CULLMAN, Ala. – For the 2019-20 school year, the Cullman Area Technology Academy (CATA) has taken an extra step in promoting both cooperation between its programs and outreach to other schools and the community by forming a SkillsUSA Council. The body, representing a cross-section of the school’s programs, is student-led and was created by student body election.
- Savannah Sivley, president
- Avery Hill, vice president
- Ulises Lopez, vice president
- Zach Benson, historian
- Aaliyah Daugherty, parliamentarian
- Matthew Dunagan, treasurer
- Ryleigh Welch, secretary
CATA has multiple career tech programs compartmentalized in widely varying fields, which means that students on the same campus may have little contact with others outside their programs. The council offers a remedy, at least for students in programs that participate in SkillsUSA, a national organization that describes itself as an “association serving high school, college and middle school students who are preparing for careers in trade, technical and skilled service occupations, including health occupations, and for further education. SkillsUSA is a partnership of students, teachers and industry working together to ensure America has a skilled workforce. SkillsUSA helps each student excel.”
CATA Cosmetology instructor and council advisor Tasha Flanigan said of the council members, “They serve for the whole campus, not just each classroom, so it’s different programs that came together to form this council. Students that are in this, some of them have competed in SkillsUSA for three years. They’ve received medals for competing, and they’re the ones starting this council up.”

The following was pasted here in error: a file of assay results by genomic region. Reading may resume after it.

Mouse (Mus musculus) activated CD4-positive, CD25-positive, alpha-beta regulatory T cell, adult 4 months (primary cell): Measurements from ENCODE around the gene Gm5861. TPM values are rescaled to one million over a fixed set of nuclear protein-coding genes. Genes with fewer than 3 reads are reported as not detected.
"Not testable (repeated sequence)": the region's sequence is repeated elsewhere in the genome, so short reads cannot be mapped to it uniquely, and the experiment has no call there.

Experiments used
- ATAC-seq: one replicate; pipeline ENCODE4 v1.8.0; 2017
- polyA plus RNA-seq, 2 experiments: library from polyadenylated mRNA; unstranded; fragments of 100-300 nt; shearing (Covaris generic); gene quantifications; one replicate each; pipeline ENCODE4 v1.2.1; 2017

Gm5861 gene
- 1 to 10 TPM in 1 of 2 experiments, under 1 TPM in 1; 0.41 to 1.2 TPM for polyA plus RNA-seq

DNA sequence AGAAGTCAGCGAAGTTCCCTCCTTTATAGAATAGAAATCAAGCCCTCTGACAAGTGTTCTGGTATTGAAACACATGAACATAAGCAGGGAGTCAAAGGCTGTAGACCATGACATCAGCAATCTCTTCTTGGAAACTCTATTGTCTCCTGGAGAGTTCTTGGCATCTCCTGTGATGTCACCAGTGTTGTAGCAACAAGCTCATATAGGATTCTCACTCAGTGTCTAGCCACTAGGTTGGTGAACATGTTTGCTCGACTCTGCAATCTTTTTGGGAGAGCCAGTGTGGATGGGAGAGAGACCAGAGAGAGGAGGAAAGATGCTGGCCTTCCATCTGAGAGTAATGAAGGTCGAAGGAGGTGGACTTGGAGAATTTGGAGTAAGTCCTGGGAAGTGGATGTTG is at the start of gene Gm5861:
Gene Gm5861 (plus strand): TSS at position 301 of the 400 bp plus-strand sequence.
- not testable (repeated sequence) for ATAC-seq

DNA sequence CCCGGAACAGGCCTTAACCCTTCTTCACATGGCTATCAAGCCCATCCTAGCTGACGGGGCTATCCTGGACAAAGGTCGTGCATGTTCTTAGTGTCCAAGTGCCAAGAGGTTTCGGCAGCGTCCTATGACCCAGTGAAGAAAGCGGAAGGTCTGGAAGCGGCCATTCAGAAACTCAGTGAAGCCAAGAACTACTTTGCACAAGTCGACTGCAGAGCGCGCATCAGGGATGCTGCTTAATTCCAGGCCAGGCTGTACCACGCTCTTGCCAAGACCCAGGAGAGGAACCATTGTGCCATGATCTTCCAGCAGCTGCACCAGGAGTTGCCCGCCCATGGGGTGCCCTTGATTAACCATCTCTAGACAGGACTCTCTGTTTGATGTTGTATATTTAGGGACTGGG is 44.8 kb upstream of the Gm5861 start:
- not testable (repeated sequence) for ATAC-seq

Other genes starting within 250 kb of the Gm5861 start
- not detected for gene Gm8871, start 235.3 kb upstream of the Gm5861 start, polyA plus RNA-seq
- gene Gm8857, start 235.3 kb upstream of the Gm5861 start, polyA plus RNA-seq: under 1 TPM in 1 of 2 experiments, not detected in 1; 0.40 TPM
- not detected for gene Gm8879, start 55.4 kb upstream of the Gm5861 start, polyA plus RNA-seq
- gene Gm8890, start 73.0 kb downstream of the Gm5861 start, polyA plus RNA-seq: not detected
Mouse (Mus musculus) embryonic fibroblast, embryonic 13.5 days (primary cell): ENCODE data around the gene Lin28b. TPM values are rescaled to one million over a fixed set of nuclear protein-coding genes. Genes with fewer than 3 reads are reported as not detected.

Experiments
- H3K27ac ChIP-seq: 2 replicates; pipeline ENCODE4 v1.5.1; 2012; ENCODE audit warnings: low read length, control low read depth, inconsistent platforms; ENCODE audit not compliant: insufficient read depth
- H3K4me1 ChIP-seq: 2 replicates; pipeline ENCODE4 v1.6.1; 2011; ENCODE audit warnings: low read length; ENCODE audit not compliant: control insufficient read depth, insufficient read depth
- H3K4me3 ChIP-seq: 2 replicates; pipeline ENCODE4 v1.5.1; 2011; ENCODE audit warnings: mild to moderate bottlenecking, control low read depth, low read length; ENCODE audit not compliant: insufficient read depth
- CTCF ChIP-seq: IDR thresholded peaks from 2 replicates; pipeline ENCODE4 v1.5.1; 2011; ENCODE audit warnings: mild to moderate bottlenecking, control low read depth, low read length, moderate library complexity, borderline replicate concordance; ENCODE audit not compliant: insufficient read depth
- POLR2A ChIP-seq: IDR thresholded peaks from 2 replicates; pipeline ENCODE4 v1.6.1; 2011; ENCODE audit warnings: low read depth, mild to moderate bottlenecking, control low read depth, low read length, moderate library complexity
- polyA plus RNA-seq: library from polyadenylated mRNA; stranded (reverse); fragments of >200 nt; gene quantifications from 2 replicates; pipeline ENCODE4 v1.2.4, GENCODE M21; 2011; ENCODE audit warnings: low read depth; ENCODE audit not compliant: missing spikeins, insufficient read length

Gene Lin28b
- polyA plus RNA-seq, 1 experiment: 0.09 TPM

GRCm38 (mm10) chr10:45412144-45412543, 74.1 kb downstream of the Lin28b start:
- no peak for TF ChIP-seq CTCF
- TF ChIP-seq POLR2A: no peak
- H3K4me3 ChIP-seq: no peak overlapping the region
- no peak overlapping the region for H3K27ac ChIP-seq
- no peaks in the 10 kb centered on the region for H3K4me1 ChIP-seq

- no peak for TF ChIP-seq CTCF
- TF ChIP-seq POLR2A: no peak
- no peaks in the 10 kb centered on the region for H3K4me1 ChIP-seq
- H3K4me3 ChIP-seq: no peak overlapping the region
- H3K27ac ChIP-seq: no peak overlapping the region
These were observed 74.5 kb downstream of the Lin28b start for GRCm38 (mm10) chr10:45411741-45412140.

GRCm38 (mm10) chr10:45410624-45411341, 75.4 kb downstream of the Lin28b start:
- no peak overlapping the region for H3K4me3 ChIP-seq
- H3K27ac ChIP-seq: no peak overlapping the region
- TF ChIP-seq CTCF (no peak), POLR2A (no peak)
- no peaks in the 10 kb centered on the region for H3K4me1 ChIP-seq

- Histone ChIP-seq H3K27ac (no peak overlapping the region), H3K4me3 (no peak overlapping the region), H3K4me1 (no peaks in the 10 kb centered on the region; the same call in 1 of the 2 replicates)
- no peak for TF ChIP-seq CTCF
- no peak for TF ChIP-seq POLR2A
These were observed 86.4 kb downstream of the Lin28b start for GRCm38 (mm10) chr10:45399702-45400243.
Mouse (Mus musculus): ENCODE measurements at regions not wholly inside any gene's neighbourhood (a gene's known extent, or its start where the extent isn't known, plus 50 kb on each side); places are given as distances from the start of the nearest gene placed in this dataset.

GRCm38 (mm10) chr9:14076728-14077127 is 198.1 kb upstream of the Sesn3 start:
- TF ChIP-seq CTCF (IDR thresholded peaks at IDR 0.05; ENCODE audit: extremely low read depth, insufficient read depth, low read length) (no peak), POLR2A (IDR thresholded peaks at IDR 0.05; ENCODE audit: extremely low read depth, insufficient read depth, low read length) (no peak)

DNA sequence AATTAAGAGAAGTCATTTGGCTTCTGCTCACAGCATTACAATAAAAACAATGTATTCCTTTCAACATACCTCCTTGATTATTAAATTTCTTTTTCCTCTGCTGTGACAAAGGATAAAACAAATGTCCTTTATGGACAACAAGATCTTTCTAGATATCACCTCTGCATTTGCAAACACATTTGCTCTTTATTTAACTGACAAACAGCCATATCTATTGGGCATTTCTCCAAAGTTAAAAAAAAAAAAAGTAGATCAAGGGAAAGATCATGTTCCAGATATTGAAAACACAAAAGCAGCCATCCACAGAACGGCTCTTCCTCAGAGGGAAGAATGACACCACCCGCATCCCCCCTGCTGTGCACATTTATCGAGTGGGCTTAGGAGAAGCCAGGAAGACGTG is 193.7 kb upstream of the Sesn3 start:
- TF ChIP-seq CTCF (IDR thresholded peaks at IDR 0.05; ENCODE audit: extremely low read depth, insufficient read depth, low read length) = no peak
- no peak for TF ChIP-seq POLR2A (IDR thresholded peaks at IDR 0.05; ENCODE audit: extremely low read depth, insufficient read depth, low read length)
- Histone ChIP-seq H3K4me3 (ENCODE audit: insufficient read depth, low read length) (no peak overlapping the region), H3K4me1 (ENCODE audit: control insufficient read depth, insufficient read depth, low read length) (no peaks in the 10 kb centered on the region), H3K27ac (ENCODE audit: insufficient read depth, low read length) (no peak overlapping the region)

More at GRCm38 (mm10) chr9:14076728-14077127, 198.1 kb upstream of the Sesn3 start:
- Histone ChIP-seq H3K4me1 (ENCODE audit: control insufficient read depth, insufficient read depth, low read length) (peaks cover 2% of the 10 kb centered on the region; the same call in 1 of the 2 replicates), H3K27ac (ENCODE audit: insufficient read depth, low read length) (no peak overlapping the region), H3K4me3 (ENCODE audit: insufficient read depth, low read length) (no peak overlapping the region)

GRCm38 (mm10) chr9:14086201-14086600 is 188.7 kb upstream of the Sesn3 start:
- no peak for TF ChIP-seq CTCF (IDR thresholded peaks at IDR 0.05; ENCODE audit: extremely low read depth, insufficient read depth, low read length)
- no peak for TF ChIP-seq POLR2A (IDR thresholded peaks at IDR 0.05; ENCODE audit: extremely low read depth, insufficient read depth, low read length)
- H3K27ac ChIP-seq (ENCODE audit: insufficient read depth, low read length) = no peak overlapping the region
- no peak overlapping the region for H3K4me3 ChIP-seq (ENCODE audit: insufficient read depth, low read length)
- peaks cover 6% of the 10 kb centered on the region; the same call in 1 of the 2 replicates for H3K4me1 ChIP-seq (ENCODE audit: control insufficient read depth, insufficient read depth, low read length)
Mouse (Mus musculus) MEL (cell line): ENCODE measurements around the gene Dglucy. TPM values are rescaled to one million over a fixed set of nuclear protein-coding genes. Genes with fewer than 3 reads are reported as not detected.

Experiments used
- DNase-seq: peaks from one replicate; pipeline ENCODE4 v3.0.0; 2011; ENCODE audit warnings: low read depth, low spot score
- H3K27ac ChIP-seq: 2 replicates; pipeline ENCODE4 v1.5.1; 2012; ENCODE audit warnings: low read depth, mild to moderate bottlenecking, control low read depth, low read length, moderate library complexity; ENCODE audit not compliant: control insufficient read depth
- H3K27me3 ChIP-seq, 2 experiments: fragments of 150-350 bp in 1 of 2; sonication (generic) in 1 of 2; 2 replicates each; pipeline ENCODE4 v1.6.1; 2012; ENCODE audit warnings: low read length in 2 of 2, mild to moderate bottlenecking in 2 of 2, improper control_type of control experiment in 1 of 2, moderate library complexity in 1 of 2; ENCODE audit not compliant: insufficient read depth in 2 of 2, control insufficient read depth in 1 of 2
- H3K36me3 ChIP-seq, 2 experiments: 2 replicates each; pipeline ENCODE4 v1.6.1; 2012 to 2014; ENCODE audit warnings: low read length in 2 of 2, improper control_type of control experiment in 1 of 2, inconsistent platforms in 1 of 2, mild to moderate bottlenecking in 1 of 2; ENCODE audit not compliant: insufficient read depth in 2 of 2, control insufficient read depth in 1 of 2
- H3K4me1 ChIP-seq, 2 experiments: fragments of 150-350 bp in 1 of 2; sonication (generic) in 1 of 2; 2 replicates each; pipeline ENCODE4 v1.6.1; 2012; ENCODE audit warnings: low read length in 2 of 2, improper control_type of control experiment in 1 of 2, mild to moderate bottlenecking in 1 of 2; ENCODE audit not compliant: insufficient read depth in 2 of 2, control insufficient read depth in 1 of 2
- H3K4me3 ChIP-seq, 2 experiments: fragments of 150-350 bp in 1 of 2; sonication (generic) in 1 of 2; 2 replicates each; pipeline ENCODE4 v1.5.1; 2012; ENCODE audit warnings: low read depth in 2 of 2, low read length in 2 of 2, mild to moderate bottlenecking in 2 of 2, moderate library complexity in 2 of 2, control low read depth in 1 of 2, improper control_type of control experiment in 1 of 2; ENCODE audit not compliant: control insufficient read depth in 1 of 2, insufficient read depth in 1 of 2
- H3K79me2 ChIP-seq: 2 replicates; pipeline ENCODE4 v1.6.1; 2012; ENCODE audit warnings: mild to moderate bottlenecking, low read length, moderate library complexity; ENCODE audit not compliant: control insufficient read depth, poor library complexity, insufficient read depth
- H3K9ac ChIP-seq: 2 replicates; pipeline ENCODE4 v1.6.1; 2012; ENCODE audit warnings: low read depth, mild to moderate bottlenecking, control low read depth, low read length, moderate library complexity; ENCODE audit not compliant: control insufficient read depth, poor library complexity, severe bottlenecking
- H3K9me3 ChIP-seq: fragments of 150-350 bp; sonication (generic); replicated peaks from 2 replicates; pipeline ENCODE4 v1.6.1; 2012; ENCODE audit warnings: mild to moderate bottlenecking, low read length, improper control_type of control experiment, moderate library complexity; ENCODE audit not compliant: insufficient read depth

The council creates a point of contact between all SkillsUSA participants at CATA, and helps them focus their energies on joint projects, both in the school and out in the community.
Welding instructor and council advisor Jacob Ayers said, “This council is the voice of Cullman Area Technology Academy Skills USA. If they head up community service work, fundraisers, I mean anything like that, these guys are in charge of it.”
Flanigan added, “The thing about it: we’re just trying to join our shops together for teamwork, and combine our shops, where they can display character for the school. We’re hoping, too, to project more community service projects with this council. We want to reach out to the community more, and we’ve got several projects in line to do this year. Now, they’ve come up with every bit of this.”
The Tribune spoke with a few council members about what led them to the council and what they hope to accomplish.
Sivley: “This is our first year doing this, and what I hope to see out of this is leadership and everybody getting along, and I want to help the community service projects, and just help everybody around us.”
Dunagan: “I wish to develop the leadership and the qualities that our school needs. I hope that we can use this council to develop our community and let them see what SkillsUSA is about.”
Lopez: “I really want to help out SkillsUSA in my first year. Second year in HVAC and I love it, and I wanted to join SkillsUSA because I think the community needs to be helped out, and to make a great leadership (effort) with everyone in the community, and just help the schools better.”
Benson: “I just wanted to see how I could help in any way possible.”
The new council members will attend an upcoming SkillsUSA regional leadership council meeting, where they will learn about developing their leadership skills and carrying out the functions of a local school council.
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